(laughs) I think everyone just added their natural thing. I mean, similar to Dillinger I was often the starting point. I had some ideas and put them together, and track down Brent wherever he was in the world and he would throw some guitar ideas on top of what I did. So I had more of these more angular, I guess aggressive, riffs and he would put the more fingerpicking type of sound that he is known with Mastodon, and then when we put that all together it sounded something very different from both of our bands, but at the same time I think that you can still hear our distinct sounds.
With this band I really wanted to enjoy it, I didn’t want to overthink everything. But I think there is a natural tendency for me to push things a little bit and some little more progressive even without trying. And then there is the love I have for some straightforward kind of groovy type of music, funk and staff like that that I grew up to. But by the time we got it over to William we had no idea what was going to happen, how he would sing over this staff. And both of us knew that he was in all kind of bands back in the day but for the past ten years the only thing anyone has heard of him is Alice In Chains and basically most singing old songs Layne Staley songs. We really had no idea, but I really was excited for people to see the range I knew he has that maybe they weren’t hearing in AIC. And he really stepped up and did a great job.
I totally agree. Now let’s move on to the songs. The album starts with kind of a punkish song like "Adapt Or Die". Did you want to start with something in-your-face? Also, who needs to adapt?
(laughs) That was actually William. He really wanted to start with this song. I actually didn’t want to start with this song. Because I felt like if people get to one or two songs on an album that sometimes do, I don’t think that this song is not representative of the band as a whole, but at the same time is energetic and fun staff like that, so I think that’s why William wanted to start with this one. It was a good introduction and easier for people to digest I suppose. I really feel that this album is a body of songs, a body work. I don’t think any song really defines GTO.
"Crucifixion" was the first single/video and it seems to me like a perfect recipe of how you turn a potential commercial hit to a really interesting song. Do you agree?
Well I don’t know about that. But that was actually one of the only songs that we brought to studio altogether and it felt representative of the band and band members. Also, when we sent the songs to William, we sent him all the songs at once and this happened to be the first one he did. So it was interesting that it was the first song we wrote altogether in one room and the first song he chose to sing at. So we thought this song was perfect to represent us.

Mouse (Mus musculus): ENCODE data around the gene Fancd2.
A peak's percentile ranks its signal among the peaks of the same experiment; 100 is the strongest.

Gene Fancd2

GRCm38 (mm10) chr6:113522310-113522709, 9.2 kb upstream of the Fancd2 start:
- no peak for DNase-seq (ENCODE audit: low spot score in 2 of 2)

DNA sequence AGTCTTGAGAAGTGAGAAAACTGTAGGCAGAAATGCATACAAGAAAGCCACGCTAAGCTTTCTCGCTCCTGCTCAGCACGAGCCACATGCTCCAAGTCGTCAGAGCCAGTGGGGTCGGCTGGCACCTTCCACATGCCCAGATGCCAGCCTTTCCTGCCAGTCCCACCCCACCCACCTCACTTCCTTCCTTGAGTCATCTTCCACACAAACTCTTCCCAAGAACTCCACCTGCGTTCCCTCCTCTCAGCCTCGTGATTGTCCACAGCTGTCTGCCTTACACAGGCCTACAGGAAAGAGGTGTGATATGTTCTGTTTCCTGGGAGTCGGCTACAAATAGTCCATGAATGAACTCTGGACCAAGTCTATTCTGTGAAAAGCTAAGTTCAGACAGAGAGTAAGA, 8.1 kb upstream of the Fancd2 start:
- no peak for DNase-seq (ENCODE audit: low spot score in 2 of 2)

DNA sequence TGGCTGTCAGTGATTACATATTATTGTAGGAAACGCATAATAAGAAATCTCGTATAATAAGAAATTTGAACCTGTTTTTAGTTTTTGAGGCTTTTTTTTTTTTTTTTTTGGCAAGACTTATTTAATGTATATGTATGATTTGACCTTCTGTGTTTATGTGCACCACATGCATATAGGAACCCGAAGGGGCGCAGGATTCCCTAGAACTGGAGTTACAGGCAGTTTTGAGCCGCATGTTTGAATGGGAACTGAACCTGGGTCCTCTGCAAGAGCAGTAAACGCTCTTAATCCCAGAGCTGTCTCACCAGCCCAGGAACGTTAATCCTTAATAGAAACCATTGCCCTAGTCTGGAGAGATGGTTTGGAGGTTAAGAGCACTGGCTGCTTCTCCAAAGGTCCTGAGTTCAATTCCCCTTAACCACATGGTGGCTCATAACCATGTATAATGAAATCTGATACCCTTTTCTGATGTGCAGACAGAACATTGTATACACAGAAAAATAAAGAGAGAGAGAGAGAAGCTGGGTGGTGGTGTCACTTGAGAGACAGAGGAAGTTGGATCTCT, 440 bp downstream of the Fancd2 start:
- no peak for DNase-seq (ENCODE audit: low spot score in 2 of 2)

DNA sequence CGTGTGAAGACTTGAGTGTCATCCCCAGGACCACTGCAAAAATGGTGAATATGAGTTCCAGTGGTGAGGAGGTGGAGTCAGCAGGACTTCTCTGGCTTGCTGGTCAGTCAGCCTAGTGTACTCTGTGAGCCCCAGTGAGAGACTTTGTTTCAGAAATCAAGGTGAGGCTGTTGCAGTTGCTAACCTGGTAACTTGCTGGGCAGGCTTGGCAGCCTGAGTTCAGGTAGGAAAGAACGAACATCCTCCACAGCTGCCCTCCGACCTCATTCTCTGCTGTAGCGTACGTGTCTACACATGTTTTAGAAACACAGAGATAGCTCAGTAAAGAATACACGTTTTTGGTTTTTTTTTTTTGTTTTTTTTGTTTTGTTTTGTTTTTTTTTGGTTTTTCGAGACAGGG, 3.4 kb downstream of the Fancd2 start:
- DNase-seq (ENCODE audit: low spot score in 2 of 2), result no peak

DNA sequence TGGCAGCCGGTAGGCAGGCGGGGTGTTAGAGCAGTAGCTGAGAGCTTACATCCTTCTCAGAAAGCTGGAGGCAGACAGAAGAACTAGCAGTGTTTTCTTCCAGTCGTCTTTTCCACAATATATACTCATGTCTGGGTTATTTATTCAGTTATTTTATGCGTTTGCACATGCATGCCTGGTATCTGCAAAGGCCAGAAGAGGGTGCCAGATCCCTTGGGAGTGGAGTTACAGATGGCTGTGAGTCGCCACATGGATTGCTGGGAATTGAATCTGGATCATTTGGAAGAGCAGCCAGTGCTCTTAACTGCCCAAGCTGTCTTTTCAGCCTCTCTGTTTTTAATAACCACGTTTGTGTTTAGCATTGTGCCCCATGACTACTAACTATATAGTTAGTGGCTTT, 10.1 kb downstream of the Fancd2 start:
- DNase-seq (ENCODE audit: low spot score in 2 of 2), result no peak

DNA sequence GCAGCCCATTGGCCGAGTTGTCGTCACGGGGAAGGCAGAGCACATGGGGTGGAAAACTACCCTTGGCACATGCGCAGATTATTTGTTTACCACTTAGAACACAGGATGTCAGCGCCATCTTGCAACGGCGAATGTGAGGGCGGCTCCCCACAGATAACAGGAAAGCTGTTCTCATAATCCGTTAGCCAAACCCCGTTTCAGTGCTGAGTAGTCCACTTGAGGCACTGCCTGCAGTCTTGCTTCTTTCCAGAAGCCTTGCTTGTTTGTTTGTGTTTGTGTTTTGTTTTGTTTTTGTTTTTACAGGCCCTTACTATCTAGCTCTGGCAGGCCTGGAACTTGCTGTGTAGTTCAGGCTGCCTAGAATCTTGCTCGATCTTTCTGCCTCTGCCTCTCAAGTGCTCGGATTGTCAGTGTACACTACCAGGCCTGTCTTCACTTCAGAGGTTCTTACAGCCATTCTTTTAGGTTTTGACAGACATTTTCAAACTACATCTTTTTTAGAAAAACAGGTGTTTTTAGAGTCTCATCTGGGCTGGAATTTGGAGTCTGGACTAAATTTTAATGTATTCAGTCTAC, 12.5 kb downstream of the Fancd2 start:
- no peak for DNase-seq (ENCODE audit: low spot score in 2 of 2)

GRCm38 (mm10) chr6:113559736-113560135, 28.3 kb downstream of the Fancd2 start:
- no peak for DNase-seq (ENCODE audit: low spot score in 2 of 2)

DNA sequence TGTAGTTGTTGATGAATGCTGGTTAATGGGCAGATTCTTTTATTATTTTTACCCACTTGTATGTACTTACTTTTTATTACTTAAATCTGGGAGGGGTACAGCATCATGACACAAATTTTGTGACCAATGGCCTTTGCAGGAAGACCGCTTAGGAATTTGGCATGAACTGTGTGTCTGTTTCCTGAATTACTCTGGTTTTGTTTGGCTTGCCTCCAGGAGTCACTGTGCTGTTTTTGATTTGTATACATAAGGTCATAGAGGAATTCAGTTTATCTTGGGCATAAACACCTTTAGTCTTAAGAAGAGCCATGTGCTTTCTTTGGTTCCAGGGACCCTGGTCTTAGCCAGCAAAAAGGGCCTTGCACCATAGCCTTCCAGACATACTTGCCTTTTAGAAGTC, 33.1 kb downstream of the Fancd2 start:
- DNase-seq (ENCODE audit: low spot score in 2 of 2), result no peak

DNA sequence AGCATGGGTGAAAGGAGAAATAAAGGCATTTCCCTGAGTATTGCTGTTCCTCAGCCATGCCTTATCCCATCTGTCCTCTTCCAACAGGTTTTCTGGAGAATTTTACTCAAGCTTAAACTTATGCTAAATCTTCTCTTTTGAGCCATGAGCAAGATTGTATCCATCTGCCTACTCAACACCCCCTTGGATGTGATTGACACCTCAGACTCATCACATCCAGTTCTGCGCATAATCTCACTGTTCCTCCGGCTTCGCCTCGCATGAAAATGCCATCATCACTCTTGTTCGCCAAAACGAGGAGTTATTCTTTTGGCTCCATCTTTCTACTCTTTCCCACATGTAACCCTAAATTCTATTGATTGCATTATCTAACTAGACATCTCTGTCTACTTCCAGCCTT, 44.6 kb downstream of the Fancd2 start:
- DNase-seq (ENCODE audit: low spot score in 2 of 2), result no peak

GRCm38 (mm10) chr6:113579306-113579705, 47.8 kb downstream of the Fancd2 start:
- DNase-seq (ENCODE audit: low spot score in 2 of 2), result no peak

Surely one of my favorite tracks of the album is "No-One Is Innocent". This song has such power and a great chorus. It’s the only track that Brent sings a bit. Why only on this one?
I don’t know. William did so much vocals that there really wasn’t a lot of room for more. But we felt that there was something in that part that I said to William why not try some new ideas, "I liked what you did but maybe we could expand some more". We tried some new ideas. Since Brent was in the studio we all thought it would be good to add his voice into the mix and that was a perfect opportunity.
"Blood Moon" should already be a hit in my opinion. You have this commercial side of yours as it’s shown on some Dillinger Escape Plan tracks, so is this fantastic song mainly your contribution?
Yeah! I mean, that song I wrote from begging to end! Drums and everything... And it was just something I had fun with. It was my attempt to make a song based on one riff, because it was so the opposite of what I do in escape Dillinger. So, I tried to write a song that was essentially just one or two main themes and tried to make it compelling all the way through without having to make it over complex and overly dense. It was partly inspired from things like The Prodigy and some great pop music. So that was what it was. And William knew that and he had to step up too, because there wasn’t a lot going on and he had to make the vocals interesting and compelling. So I think, you know, I had a really good time with that one.
It turned out fantastic. Now, "Fragments And Ashes" has so many fucking ideas in less than four minutes and yet stays solid. Especially the hook in the end is fantastic in my opinion. How did it end like this? Didn’t you consider to take some ideas out of it and form different songs?
"Fragments And Ashes"... I can’t remember what song it is. (laughs)
The one that has the line "Flying to the rising sun..." in the end
Oh yeah, yeah, yeah. Actually the first song written for GTO. And that was another one I kind of wrote from begging to end. I just sat down... That was the first idea in my head of what GTO would be and I just wrote the whole thing out. And I even tracked drums and everything on it, I just had the whole thing in my head. And it was really interesting that we tried a lot of staff that didn’t make it on to the album, but that one did. And I would have thought the first idea would not really end up working as a whole, but by the time everyone played on it just had such a great personality on it. And it is also a good example how William can really handle many different ideas and make the kind of catchy and solid even though there a lot of different ideas going on.
Another standout track is "Back To The Light" which in my opinion is also a another potential single, groovy with a kind of twisted funky tune, especially in the end. I think this song has something special. What is it in your opinion?